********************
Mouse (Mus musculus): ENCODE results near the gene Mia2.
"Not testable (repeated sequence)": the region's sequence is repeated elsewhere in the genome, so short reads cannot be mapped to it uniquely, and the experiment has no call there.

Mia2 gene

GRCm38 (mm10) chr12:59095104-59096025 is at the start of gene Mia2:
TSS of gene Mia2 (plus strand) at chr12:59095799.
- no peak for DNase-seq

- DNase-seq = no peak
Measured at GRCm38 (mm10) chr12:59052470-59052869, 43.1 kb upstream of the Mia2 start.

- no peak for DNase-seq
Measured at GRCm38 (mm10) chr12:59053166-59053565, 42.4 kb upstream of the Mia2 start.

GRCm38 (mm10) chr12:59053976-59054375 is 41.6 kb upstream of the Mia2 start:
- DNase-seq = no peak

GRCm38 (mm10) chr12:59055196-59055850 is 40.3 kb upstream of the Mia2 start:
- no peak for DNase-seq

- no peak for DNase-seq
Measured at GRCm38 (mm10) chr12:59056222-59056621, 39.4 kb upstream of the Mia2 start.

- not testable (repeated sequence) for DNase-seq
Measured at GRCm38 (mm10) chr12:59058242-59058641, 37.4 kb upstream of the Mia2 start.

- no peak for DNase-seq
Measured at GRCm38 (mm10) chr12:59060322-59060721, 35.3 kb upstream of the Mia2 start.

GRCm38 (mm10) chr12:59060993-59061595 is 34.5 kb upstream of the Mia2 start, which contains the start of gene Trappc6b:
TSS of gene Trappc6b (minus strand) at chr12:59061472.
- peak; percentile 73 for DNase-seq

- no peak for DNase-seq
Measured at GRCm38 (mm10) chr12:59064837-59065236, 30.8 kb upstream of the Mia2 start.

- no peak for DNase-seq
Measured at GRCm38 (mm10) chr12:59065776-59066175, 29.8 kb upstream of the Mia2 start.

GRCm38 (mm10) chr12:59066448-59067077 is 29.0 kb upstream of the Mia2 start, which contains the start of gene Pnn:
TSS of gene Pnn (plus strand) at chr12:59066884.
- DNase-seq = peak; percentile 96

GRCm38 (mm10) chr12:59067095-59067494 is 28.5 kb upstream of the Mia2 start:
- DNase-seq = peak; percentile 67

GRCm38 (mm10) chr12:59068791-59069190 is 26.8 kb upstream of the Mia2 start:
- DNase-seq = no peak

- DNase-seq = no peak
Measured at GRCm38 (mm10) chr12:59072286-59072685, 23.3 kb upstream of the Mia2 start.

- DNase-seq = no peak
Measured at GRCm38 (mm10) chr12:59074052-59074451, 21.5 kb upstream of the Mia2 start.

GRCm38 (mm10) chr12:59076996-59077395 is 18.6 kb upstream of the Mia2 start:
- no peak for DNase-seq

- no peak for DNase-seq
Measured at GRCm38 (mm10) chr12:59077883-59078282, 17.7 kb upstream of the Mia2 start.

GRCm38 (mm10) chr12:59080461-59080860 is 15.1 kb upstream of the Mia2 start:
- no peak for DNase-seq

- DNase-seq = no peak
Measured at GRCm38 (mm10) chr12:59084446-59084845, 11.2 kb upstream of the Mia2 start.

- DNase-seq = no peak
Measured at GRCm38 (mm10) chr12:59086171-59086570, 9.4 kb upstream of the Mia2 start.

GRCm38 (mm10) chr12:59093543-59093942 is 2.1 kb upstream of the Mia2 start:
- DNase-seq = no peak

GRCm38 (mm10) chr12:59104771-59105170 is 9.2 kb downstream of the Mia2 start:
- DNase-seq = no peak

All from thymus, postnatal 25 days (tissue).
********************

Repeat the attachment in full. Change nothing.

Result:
Mouse (Mus musculus): ENCODE results near the gene Mia2.
"Not testable (repeated sequence)": the region's sequence is repeated elsewhere in the genome, so short reads cannot be mapped to it uniquely, and the experiment has no call there.

Mia2 gene

GRCm38 (mm10) chr12:59095104-59096025 is at the start of gene Mia2:
TSS of gene Mia2 (plus strand) at chr12:59095799.
- no peak for DNase-seq

- DNase-seq = no peak
Measured at GRCm38 (mm10) chr12:59052470-59052869, 43.1 kb upstream of the Mia2 start.

- no peak for DNase-seq
Measured at GRCm38 (mm10) chr12:59053166-59053565, 42.4 kb upstream of the Mia2 start.

GRCm38 (mm10) chr12:59053976-59054375 is 41.6 kb upstream of the Mia2 start:
- DNase-seq = no peak

GRCm38 (mm10) chr12:59055196-59055850 is 40.3 kb upstream of the Mia2 start:
- no peak for DNase-seq

- no peak for DNase-seq
Measured at GRCm38 (mm10) chr12:59056222-59056621, 39.4 kb upstream of the Mia2 start.

- not testable (repeated sequence) for DNase-seq
Measured at GRCm38 (mm10) chr12:59058242-59058641, 37.4 kb upstream of the Mia2 start.

- no peak for DNase-seq
Measured at GRCm38 (mm10) chr12:59060322-59060721, 35.3 kb upstream of the Mia2 start.

GRCm38 (mm10) chr12:59060993-59061595 is 34.5 kb upstream of the Mia2 start, which contains the start of gene Trappc6b:
TSS of gene Trappc6b (minus strand) at chr12:59061472.
- peak; percentile 73 for DNase-seq

- no peak for DNase-seq
Measured at GRCm38 (mm10) chr12:59064837-59065236, 30.8 kb upstream of the Mia2 start.

- no peak for DNase-seq
Measured at GRCm38 (mm10) chr12:59065776-59066175, 29.8 kb upstream of the Mia2 start.

GRCm38 (mm10) chr12:59066448-59067077 is 29.0 kb upstream of the Mia2 start, which contains the start of gene Pnn:
TSS of gene Pnn (plus strand) at chr12:59066884.
- DNase-seq = peak; percentile 96

GRCm38 (mm10) chr12:59067095-59067494 is 28.5 kb upstream of the Mia2 start:
- DNase-seq = peak; percentile 67

GRCm38 (mm10) chr12:59068791-59069190 is 26.8 kb upstream of the Mia2 start:
- DNase-seq = no peak

- DNase-seq = no peak
Measured at GRCm38 (mm10) chr12:59072286-59072685, 23.3 kb upstream of the Mia2 start.

- DNase-seq = no peak
Measured at GRCm38 (mm10) chr12:59074052-59074451, 21.5 kb upstream of the Mia2 start.

GRCm38 (mm10) chr12:59076996-59077395 is 18.6 kb upstream of the Mia2 start:
- no peak for DNase-seq

- no peak for DNase-seq
Measured at GRCm38 (mm10) chr12:59077883-59078282, 17.7 kb upstream of the Mia2 start.

GRCm38 (mm10) chr12:59080461-59080860 is 15.1 kb upstream of the Mia2 start:
- no peak for DNase-seq

- DNase-seq = no peak
Measured at GRCm38 (mm10) chr12:59084446-59084845, 11.2 kb upstream of the Mia2 start.

- DNase-seq = no peak
Measured at GRCm38 (mm10) chr12:59086171-59086570, 9.4 kb upstream of the Mia2 start.

GRCm38 (mm10) chr12:59093543-59093942 is 2.1 kb upstream of the Mia2 start:
- DNase-seq = no peak

GRCm38 (mm10) chr12:59104771-59105170 is 9.2 kb downstream of the Mia2 start:
- DNase-seq = no peak

All from thymus, postnatal 25 days (tissue).